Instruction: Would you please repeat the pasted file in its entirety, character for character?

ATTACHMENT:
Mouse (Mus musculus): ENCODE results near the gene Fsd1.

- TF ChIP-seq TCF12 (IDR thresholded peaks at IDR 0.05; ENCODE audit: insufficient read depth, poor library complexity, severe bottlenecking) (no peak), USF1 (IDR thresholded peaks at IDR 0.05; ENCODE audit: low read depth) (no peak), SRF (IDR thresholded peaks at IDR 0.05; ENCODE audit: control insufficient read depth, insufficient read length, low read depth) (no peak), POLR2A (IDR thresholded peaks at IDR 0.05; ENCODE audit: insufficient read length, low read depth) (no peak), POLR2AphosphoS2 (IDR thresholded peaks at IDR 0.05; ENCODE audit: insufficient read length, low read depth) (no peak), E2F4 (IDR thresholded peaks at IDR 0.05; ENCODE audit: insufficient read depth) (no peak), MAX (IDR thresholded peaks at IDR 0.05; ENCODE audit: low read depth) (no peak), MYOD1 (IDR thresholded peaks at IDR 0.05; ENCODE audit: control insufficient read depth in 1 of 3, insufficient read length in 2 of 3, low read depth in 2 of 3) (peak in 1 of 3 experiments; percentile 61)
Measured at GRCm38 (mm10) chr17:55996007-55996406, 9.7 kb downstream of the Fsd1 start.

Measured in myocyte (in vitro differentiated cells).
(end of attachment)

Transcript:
Mouse (Mus musculus): ENCODE results near the gene Fsd1.

- TF ChIP-seq TCF12 (IDR thresholded peaks at IDR 0.05; ENCODE audit: insufficient read depth, poor library complexity, severe bottlenecking) (no peak), USF1 (IDR thresholded peaks at IDR 0.05; ENCODE audit: low read depth) (no peak), SRF (IDR thresholded peaks at IDR 0.05; ENCODE audit: control insufficient read depth, insufficient read length, low read depth) (no peak), POLR2A (IDR thresholded peaks at IDR 0.05; ENCODE audit: insufficient read length, low read depth) (no peak), POLR2AphosphoS2 (IDR thresholded peaks at IDR 0.05; ENCODE audit: insufficient read length, low read depth) (no peak), E2F4 (IDR thresholded peaks at IDR 0.05; ENCODE audit: insufficient read depth) (no peak), MAX (IDR thresholded peaks at IDR 0.05; ENCODE audit: low read depth) (no peak), MYOD1 (IDR thresholded peaks at IDR 0.05; ENCODE audit: control insufficient read depth in 1 of 3, insufficient read length in 2 of 3, low read depth in 2 of 3) (peak in 1 of 3 experiments; percentile 61)
Measured at GRCm38 (mm10) chr17:55996007-55996406, 9.7 kb downstream of the Fsd1 start.

Measured in myocyte (in vitro differentiated cells).